El Nido Protected Area Superintendent Loreto Rodriguez reported the violations of Ko’s Aquamarine to Alisuag, who threatened to cancel the company’s accreditation for live fish trading in Coron if they continued to operate in El Nido despite lack of permits.

Timbancaya reasoned out that the company was merely training local fishers and conducting demonstrations of their techniques while waiting for their permits to be granted.

To prove that the company was not using sodium cyanide, he asked a group of live fish catchers to accompany a media group out to sea and test their hook-and-line method. The group traveled an hour by boat to reach a coral reef 20 fathoms deep, where five fishers tried to catch groupers with fish bait tied around a fist-sized stone that served as a sinker.

Because of the depth of the reef, boat owner Cesar Diago said illegal fishers who use cyanide often have to use compressors that make it possible for them to breathe underwater. This is why many municipalities in Palawan, including El Nido, have banned compressor-aided fishing in their waters.

After an hour, the fishers only managed to catch one 250-gram red grouper, which is not among the target species in the live fish trade. Diago said his catchers often average five good-size, or about one kilo each, of fish in two days of fishing. One-third of the revenues go to the boat owner while the catchers split the expenses and remaining amount.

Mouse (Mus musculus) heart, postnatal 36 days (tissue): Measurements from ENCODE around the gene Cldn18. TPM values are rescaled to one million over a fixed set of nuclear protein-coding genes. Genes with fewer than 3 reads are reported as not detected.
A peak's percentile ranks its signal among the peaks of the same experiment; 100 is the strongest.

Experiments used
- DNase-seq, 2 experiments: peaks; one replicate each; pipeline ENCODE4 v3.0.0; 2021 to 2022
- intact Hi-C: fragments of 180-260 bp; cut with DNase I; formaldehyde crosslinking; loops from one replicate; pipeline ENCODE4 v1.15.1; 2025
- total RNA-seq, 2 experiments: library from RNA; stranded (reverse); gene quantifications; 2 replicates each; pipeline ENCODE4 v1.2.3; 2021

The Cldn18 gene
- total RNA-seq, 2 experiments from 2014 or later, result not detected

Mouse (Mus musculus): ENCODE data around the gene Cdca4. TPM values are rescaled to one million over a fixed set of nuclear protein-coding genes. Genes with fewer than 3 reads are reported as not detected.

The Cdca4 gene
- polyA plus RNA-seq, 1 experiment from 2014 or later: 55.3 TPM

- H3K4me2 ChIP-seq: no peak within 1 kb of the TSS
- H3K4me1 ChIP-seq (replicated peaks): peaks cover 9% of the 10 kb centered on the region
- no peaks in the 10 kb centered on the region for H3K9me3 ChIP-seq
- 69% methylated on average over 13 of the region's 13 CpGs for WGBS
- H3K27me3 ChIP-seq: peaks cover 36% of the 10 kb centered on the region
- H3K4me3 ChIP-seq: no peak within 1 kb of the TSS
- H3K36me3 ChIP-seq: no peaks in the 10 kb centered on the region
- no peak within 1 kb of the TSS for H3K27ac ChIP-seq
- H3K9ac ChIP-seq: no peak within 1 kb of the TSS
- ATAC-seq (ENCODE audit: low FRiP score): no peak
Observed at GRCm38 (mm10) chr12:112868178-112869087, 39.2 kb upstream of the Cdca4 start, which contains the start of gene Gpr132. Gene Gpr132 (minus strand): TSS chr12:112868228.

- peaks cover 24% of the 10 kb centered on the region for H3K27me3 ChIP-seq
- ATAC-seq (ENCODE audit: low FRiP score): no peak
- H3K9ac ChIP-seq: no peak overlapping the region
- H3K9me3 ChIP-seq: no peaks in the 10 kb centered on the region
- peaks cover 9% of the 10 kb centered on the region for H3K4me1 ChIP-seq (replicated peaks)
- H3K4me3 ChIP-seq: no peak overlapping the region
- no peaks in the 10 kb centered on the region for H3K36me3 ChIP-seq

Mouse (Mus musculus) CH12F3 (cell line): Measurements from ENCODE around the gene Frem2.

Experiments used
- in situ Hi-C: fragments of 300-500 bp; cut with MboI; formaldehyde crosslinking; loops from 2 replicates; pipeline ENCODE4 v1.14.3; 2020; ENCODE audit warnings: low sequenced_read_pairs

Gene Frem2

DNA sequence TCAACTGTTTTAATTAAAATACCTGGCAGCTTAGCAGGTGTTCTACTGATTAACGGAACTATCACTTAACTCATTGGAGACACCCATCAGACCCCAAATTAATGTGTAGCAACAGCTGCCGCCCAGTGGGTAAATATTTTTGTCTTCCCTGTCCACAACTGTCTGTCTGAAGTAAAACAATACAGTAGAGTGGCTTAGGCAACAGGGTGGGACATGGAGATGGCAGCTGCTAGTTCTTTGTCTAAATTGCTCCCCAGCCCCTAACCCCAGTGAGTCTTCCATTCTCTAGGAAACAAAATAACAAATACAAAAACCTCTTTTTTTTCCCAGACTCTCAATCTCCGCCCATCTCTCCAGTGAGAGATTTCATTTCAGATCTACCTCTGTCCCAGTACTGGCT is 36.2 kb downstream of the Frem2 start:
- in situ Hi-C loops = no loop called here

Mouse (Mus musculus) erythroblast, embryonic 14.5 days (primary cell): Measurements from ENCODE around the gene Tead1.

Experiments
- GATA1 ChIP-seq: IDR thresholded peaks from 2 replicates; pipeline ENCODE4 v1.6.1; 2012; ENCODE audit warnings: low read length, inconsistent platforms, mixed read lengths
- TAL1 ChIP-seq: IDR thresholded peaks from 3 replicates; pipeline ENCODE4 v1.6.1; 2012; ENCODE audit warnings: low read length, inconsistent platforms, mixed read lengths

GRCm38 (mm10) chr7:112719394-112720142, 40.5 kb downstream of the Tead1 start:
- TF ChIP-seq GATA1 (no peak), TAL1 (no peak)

Normally, the fishers travel up to three hours towards the deep sea, near the oil drilling areas, to catch live fish, Diago said. He believes the trade will not pose any conflict to tourism as the coral reefs in areas where their target species are found average a depth of 20 to 40 fathoms, beyond the range of most recreational divers.

Most of the coral reefs where they operate are also outside the waters of the protected area, Diago says.

Three sacks of stones a day
During the public hearing, community organizer Rolando Olano of the environmental group Haribon-Palawan asked the live fish catchers how many sacks of stones they use during a normal operation. The fishers said they bring about three sacks a day on the average.

At this rate, Olano said substantial damage is done to the reefs from the dumping of stones. He also questioned how fishers can sustain the trade, especially with catchers flocking to El Nido from Coron and other parts of Palawan where there are no more fish to catch.

Very few fish, mostly small ones, were seen during a brief snorkel survey in a popular coral reef in El Nido over the weekend, indicating that the area is overfished.

The record of shipments from the private El Nido airstrip last November alone showed that between 40 to 280 kilos of live fish, mostly redgroupers, are transported to Manila daily from traders in Taytay.

In many coastal towns with a burgeoning live fish industry, most coral reefs no longer have target species such as groupers and wrasse. The prospect of easy money often drives fishers to exploit even near-shore areas for live fish instead of going out to deeper waters.

Even then, very few live fish catchers are able to improve their lives.After earning a thousand pesos in two days, most fishers spend their earnings on drinking binges, then go back to the sea to catch more fish, Diago says. His story indicates that the live fish industry cycle breeds poverty and not
prosperity.

Mayor Lim has vowed to crack down on illegal fishers, but admits that her government does not have regular patrols that can protect El Nido’s municipal waters.

Some residents suggest the organization of fishers’ cooperatives and setting up of hatcheries so that target species do not have to be caught from the wild. One drawback is that most hatcheries only breed green groupers, which is half the price of red groupers.

“We keep harvesting from nature, but if we have hatcheries, we can say to God that we also helped nurture and make the fish grow,” parish priest Msgr. Edgardo Juanich said.